The first theory as to why oyster crackers are so named sends us back to the 1800s, way before oysters were considered the delicacy they are today. Back then, oysters were overfished and thus quite cheap. Because of this, they were added to a number of foods and many new dishes were created to support the mass amounts of them being brought in by fishermen on both coasts of the U.S.

One of the most popular dishes created during this oyster heyday was oyster stew. It’s therefore assumed by many that oyster crackers were created, and consequently named, solely to garnish oyster stew.

The next hypothesis is simpler. Some food historians believe the name for oyster crackers came about because of their slight resemblance to an oyster shell. It’s also possible, of course, that both schools of thought are true; perhaps the crackers were created to adorn oyster stew and afterward began to resemble the oysters themselves.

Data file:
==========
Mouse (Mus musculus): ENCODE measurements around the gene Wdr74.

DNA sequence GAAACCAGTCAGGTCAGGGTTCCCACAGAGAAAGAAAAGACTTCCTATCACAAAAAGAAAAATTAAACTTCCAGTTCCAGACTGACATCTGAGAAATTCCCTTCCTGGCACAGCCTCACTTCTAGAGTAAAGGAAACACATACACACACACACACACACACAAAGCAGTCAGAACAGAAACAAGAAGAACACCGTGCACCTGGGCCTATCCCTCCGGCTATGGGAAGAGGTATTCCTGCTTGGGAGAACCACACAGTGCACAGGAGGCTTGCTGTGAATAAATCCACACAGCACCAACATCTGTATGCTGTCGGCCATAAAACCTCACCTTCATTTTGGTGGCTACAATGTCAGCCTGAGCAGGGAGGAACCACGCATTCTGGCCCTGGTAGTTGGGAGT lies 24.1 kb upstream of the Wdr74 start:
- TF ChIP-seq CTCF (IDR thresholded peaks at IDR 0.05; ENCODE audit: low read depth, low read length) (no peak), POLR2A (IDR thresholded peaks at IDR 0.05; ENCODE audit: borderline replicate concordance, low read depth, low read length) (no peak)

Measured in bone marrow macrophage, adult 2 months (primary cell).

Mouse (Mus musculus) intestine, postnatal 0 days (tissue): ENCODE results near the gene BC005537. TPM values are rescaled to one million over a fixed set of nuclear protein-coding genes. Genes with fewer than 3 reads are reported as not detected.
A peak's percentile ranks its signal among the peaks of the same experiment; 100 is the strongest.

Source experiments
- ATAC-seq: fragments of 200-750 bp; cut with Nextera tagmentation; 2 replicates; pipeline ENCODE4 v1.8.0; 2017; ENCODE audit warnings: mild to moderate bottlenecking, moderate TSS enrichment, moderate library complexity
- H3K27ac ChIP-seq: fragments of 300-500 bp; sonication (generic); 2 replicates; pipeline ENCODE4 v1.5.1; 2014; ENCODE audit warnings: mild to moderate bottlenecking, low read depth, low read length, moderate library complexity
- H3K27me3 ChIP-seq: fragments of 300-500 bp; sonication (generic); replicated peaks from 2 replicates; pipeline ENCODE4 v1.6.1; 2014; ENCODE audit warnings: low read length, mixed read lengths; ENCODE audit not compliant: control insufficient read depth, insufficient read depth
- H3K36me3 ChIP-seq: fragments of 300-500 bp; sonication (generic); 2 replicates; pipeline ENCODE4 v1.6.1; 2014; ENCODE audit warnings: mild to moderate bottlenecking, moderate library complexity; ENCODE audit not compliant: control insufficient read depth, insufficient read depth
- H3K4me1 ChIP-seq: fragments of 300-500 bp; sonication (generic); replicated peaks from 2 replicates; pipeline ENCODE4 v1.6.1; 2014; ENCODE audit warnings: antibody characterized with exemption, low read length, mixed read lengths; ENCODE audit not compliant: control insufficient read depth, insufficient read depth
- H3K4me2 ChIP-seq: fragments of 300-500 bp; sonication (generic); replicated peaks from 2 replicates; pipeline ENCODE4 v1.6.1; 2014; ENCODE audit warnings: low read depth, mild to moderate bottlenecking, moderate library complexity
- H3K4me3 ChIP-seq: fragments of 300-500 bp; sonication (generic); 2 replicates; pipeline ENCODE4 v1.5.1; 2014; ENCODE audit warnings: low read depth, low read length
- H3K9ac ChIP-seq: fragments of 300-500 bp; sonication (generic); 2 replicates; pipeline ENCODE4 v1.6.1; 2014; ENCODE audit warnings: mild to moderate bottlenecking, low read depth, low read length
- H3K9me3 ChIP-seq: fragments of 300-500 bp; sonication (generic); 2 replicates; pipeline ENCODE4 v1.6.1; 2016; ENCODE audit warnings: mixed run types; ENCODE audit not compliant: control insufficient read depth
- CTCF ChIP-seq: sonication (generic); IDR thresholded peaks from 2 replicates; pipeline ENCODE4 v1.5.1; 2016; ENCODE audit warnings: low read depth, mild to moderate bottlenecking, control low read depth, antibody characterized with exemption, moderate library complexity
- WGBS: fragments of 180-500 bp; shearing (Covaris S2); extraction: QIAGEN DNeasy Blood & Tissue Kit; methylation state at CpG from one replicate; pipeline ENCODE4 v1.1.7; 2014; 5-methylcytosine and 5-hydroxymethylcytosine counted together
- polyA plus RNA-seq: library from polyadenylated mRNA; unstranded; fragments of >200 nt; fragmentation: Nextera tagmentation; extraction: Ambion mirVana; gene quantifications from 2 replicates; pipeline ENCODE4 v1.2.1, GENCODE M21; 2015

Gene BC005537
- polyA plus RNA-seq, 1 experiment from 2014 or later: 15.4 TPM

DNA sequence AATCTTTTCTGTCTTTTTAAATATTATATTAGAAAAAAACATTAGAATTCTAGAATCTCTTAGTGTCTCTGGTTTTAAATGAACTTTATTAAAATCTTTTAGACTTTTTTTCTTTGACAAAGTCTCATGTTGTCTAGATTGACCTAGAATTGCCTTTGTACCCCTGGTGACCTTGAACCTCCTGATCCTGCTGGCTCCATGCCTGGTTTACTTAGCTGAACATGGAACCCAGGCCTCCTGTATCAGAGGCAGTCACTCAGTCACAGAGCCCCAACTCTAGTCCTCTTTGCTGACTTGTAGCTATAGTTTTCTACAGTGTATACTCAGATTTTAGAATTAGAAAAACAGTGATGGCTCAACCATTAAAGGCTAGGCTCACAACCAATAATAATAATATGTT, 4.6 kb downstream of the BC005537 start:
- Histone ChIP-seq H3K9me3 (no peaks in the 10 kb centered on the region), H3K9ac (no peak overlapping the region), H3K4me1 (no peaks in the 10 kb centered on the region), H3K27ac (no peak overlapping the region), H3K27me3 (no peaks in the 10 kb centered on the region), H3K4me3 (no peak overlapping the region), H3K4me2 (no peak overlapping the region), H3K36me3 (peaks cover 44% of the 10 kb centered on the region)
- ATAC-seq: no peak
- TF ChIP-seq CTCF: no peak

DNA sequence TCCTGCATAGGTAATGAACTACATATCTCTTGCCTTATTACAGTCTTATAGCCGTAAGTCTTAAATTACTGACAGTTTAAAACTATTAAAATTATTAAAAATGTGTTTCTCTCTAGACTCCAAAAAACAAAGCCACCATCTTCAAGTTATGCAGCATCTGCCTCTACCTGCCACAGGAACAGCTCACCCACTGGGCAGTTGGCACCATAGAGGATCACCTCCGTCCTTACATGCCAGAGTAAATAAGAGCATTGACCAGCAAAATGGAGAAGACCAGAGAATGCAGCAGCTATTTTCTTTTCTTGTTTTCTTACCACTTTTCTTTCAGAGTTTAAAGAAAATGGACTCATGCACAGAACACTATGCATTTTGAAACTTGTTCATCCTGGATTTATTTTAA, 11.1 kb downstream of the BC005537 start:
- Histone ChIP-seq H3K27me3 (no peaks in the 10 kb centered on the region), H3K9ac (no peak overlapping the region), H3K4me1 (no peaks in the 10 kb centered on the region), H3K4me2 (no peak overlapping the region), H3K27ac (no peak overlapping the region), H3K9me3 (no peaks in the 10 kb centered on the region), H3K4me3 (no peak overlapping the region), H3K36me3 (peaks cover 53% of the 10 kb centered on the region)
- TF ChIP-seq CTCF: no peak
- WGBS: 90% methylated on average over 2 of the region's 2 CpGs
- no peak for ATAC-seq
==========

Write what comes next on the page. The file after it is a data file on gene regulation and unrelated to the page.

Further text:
Either way, we’re just glad they’re around.

oyster cracker illustration
(Illustration: Sarah Hopkins)

How did oyster crackers become chowder’s favorite companion?

Once oyster stew became a thing of the past, its crunchy adornment was able to stay popular. Why’s that? Durability.

As food trends shifted, the oyster cracker remained the best way to add a satisfying salty crunch to any soup. Their many layers keep them sturdy, even after they’ve absorbed some liquid. So, it’s no wonder why us New Englanders believe a bowl of white clam chowder is incomplete without a tiny packet of oyster crackers.

Can you make your own oyster crackers?